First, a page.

Agent Quinlan Lee and colleague Kamikaze

12:30: aLit heads downstairs for lunch, checks progress on our neighborhood-in-process while dog walking and avoiding bulldozers and cement trucks. 

1 PM: Daily run by Josh to our business address (a UPS Store) for mail. There are unsolicited submissions (including one for Tracey from an inmate with a 57-page picture book.) There's a box of really cool German editions of a YA! The advance we've been expecting for a new project has finally arrived, so there's a stop at the bank before heading back to work. 
Sam taking a break at the Star Wars pinball machine
3 PM: One of us always has travel plans and conference details to work out. SCBWI, BEA, ALA... Assistant Sam and Intern Ann are busily reading manuscripts and emailing reports to Tracey, Quinlan and Josh. Suddenly, a contract pops into an in-box, and either Sam or Ann will read over carefully to compare it to the deal memo and the last contract with that publisher before Josh or Tracey dive in. We go over changes needed, and work with the publisher until we have a version we're happy to send the client to sign. 
Intern Ann working on a contract. With support from Kamikaze and Samurai.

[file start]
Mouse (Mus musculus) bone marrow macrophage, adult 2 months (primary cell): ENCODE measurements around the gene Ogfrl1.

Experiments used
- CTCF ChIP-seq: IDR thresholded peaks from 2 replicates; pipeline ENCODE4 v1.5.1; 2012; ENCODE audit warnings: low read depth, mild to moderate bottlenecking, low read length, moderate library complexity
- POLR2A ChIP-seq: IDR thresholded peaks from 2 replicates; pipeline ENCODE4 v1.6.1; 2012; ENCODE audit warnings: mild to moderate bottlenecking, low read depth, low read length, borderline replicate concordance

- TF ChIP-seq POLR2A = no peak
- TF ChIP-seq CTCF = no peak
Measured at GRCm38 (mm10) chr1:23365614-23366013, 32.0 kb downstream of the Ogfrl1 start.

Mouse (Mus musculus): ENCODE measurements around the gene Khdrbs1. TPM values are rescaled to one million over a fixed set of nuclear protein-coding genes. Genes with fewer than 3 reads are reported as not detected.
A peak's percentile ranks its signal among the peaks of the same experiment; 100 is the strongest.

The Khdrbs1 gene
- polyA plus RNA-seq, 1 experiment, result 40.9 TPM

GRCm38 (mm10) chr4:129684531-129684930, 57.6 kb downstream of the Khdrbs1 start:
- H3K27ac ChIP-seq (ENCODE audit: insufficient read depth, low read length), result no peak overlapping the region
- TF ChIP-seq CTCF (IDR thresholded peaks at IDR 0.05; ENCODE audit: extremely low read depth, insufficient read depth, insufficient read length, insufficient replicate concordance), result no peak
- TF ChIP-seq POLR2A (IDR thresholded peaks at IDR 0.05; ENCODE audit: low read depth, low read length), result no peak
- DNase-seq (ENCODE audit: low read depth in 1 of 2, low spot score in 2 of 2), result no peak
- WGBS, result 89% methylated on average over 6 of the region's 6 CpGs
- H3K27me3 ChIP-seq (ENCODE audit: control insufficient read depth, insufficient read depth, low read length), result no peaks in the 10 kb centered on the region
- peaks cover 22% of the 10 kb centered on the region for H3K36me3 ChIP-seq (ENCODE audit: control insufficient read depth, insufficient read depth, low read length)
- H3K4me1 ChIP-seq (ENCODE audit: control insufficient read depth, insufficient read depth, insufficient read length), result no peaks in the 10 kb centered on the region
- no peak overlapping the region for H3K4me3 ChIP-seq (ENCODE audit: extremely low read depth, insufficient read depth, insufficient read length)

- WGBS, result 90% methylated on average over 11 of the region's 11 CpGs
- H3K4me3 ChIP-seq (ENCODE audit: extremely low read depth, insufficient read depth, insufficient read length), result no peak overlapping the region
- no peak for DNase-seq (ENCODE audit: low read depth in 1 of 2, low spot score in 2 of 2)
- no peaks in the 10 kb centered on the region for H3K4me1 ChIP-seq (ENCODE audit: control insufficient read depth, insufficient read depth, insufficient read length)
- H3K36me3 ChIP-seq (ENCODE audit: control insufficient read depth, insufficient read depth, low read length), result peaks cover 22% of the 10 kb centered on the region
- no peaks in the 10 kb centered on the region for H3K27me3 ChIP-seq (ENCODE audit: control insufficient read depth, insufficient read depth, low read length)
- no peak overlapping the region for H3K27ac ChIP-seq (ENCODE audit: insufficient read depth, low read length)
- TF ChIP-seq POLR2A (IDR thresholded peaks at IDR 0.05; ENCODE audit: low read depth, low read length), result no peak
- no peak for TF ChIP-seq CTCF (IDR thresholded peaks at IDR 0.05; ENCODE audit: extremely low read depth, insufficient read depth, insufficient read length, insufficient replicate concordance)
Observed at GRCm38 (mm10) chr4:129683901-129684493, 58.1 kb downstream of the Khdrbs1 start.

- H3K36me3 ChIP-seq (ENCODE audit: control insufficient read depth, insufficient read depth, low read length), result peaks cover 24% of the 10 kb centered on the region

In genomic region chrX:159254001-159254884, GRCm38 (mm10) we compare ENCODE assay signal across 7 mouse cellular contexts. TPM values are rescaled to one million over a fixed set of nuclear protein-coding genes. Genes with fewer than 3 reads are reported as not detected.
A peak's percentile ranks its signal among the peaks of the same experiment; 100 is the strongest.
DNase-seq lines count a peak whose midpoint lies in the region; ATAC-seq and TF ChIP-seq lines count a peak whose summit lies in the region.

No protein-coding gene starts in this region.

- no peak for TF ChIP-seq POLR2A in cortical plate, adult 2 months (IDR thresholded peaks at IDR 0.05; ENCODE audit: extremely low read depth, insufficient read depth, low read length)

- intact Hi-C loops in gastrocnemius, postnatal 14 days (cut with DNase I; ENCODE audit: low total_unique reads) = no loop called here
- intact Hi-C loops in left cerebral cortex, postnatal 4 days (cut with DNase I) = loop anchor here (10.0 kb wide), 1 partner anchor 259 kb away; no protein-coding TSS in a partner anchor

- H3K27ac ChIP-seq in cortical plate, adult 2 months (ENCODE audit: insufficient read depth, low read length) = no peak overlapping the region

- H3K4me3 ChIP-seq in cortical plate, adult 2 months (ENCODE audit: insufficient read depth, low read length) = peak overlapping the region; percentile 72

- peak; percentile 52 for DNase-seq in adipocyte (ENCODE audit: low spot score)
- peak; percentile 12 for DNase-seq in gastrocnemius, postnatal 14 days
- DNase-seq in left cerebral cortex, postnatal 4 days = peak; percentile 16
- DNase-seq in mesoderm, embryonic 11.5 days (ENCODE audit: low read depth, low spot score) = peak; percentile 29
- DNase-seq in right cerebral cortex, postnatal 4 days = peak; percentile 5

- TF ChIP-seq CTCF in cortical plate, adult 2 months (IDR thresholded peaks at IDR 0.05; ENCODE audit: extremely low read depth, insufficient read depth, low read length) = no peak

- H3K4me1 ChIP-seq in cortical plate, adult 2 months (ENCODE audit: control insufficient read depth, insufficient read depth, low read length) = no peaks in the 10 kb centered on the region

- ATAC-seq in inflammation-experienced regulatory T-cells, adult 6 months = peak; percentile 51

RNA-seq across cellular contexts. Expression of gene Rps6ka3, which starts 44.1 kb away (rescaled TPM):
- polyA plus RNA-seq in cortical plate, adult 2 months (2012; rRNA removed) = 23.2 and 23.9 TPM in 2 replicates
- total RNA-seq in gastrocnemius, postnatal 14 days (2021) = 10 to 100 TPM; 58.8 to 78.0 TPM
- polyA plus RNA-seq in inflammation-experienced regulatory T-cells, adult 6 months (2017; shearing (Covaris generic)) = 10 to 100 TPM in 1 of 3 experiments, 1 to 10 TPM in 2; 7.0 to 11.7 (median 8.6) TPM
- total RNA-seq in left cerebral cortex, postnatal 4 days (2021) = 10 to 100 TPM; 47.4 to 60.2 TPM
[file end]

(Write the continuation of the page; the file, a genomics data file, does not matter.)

3:40 PM: Middle-schooler is home and starts homework. Elementary-school kid is having fun at her after-school program until we can grab her. 

4 PM: Call we recognize as Publisher comes in...and we know that their Acquisition Meeting has probably just ended... "There was tons of enthusiasm all around, so I'm thrilled to say that I'm emailing you an offer shortly." Hooray! Tell client to stand by. The offer comes in and we begin negotiations. This will be continued tomorrow, and hopefully we'll announce a new deal soon.

5:15 PM: Gather uniforms, etc, pick up little kid - we have black belt class tonight. HIYA!

7 PM and on: This is when we hear from the other side of the world: Dear Client in Australia, co-agents in Asia... We'll answer a few things, but it's family time, manuscript-reading time, and time to binge-watch Haven on Netflix. Before bed, an email comes in from China - an offer on a picture book published years ago. Surprise! We love our work. There is never a dull moment, and there is never a typical day. 

11:30: Good night!

Thanks, Tracey, for providing this insight into an agent's life!

Courtesy of Adams Literary, I'm giving away a copy of Chris Woodworth's lovely middle grade book, Ivy in the Shadows. Here are the giveaway rules:

1. Please leave me a comment. If I don't have your email address, make sure you leave that also.
2. Subscribe to my blog for an additional chance--but make sure you tell me that you have done that!
3. Post on your social media of choice for another chance and let me know what you do  (or tag me on Facebook. Sorry, I haven't joined the twitter world.)
4. Do this by Saturday morning, April 5. Winner's name will be drawn by noon.